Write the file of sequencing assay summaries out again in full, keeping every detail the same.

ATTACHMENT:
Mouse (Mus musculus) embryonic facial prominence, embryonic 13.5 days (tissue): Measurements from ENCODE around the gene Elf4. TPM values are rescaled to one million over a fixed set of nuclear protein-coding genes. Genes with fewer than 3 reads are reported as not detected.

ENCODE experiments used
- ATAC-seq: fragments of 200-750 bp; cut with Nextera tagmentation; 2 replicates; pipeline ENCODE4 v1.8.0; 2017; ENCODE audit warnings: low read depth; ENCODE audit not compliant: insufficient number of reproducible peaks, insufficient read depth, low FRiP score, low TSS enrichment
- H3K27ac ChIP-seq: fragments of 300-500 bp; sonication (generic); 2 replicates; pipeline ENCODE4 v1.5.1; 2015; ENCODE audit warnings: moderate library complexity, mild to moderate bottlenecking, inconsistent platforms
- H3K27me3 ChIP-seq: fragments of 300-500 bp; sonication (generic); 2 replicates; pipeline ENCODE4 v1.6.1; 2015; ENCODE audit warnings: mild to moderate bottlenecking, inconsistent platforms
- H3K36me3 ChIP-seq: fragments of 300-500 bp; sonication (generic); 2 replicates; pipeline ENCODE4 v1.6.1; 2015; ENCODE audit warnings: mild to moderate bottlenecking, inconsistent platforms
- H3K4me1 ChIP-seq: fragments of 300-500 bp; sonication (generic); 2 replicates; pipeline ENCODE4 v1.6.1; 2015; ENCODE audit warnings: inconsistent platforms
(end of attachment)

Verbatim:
Mouse (Mus musculus) embryonic facial prominence, embryonic 13.5 days (tissue): Measurements from ENCODE around the gene Elf4. TPM values are rescaled to one million over a fixed set of nuclear protein-coding genes. Genes with fewer than 3 reads are reported as not detected.

ENCODE experiments used
- ATAC-seq: fragments of 200-750 bp; cut with Nextera tagmentation; 2 replicates; pipeline ENCODE4 v1.8.0; 2017; ENCODE audit warnings: low read depth; ENCODE audit not compliant: insufficient number of reproducible peaks, insufficient read depth, low FRiP score, low TSS enrichment
- H3K27ac ChIP-seq: fragments of 300-500 bp; sonication (generic); 2 replicates; pipeline ENCODE4 v1.5.1; 2015; ENCODE audit warnings: moderate library complexity, mild to moderate bottlenecking, inconsistent platforms
- H3K27me3 ChIP-seq: fragments of 300-500 bp; sonication (generic); 2 replicates; pipeline ENCODE4 v1.6.1; 2015; ENCODE audit warnings: mild to moderate bottlenecking, inconsistent platforms
- H3K36me3 ChIP-seq: fragments of 300-500 bp; sonication (generic); 2 replicates; pipeline ENCODE4 v1.6.1; 2015; ENCODE audit warnings: mild to moderate bottlenecking, inconsistent platforms
- H3K4me1 ChIP-seq: fragments of 300-500 bp; sonication (generic); 2 replicates; pipeline ENCODE4 v1.6.1; 2015; ENCODE audit warnings: inconsistent platforms